Wednesday, May 09, 2007

Elements of the Daas Torah Concept

Some musings on the concept of Daas Torah, as a continuation of the comments in the previous posting. I also link at the end of this post, two essays on the subject which I feel are nuanced.

I mentioned two points about Daas Torah in the comment section of my previous post:

(1) Who makes final decisions for the klal, ie, it is gedolim versus politicians.

(2) Daas Torah , by definition, is where there isn't any clear-cut halachic issue involved.

Another point is the ruach hakodesh element. The concept extends the Divine inspiration element in Torah itself to Daas Torah issues, however one understands Divine inspiration by actual Torah(eg , the Raavad's statement that 'Ruach Hakodesh appeared in our Beis Midrash"; in this sense, daas Torah is similar to "chacham adif mnavi').

As far as Daas Torah and infallibility, the fact is that the gemera applies the pasuk of "meshiv chachmim achar", that chachamim can err in judgment. I wonder how R. Dessler's opinion, which is, if I correctly understand, that gedolim could not have erred during the Holocaust because of Divine guidance, would explain this gemera. Actually, Rav Hutner(quoted in Rabbi A. Cohens' essay, below) said that one need not say that the outcome of certain decisions turned out in fact correct, rather that the process was a correct one.

The concept of Daas Torah, to the extent that one accepts it, applies both on the individual and the communal level. Daas Torah is not a new concept, but perhaps one might suggest that R. Elchanon extended the concept of Torah authority to a radically changed world in the 20th century, where the Torah world interacted on a global and political scale, and needed to be organized. Alternatively, perhaps his chiddush was a response to the weakening by Haskala of Torah authority.

The authority of daas Torah on a communal level is an organizing force in the modern era, where there is little central authority, and when there needs to be a unified reaction or behavior. For certain issues, there needs to be some organization, rank, and hierarchy--someone needs to advocate for the cause of the Jewish State publicly observing Shabbos, or local concerns like tzniyus or education which affect the entire klal in each city, and it is as if there is an informal hierarchy of the Sanhedrin, in terms of final psak. In effect, it is the creation and organization of a Torah nation in galus.

For example, during the El Al crisis, gedolim in Eretz Yisreal communicated to rabbonim in America not to be lenient for hefsed merubah out of concern of chillul Hashem. The concept of poskim in Eretz Yisrael telling American poskim how to rule, I think is based on the fact that the issue of El Al is primarily relevant to Eretz Yisrael, and gedolim from that country are naturally more familiar with and responsible for the issue, and therefore are the ones to impose the final psak(otherwise, each rav should be able to rule for himself).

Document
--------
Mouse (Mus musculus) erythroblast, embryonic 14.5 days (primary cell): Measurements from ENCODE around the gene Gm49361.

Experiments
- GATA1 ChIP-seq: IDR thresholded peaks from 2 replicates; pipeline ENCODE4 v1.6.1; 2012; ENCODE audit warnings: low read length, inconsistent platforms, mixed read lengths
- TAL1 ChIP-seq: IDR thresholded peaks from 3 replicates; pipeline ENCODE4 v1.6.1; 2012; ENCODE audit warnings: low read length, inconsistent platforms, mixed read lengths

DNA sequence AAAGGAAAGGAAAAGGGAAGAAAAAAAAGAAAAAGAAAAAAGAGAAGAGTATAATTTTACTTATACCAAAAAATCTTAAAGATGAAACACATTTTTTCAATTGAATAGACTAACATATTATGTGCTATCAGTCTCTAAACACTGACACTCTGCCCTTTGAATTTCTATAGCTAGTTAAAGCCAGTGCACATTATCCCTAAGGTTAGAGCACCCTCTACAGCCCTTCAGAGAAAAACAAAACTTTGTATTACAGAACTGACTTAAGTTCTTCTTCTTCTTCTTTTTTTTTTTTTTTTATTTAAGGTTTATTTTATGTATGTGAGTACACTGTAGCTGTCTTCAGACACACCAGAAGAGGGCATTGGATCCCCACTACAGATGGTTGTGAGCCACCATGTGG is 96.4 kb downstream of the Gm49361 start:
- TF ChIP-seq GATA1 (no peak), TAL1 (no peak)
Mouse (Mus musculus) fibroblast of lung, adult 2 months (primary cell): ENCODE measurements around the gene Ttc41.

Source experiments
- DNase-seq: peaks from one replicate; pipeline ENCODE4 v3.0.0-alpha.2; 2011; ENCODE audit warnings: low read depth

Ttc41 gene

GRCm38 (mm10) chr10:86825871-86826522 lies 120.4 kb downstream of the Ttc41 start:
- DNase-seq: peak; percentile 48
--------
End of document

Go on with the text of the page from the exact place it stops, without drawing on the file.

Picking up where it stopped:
As I mentioned in the previous post, parts of modern Orthodoxy accept the idea of Daas Torah as well, although in less intense degrees. Some differences might be, how much to rely on secular knowledge or on expert, non-Torah opinion, whose opinion qualifies as authoritative to bind a community, how intensely or monolithically should Daas Torah opinions be stated, how much public debate to allow on the layperson's level, such as in the media, as well as the actual differences in the content of the Daas Torah opinions.

Concerning these differences, I would appply the quote from the Cross Currents essay below:

A corollary of this is that all Torah giants have these gifts, whether or not they agree with each other. If you[deny] the Daas Torah of any individual who spends decades steeped in the full time pursuit of Torah learning, achieving recognized excellence therein, you undermine the entire concept. You can take issue with positions of that person for a variety of good reasons, such as following the Daas Torah of a larger group of luminaries, or following the opinions of your own rebbi and mentor, but you should not be able to deny him the gift of Daas Torah.

Finally, as someone mentioned to me, Daas Torah may be taken overboard by some individuals even by charedi standards, and to the extent that this occurs in public perception, the true concept is undermined.

Here is a link to Rabbi Alfred Cohen's essay(you need to further click on the link which is in the first paragrpah of the linked article) and to a Cross Current discussion.

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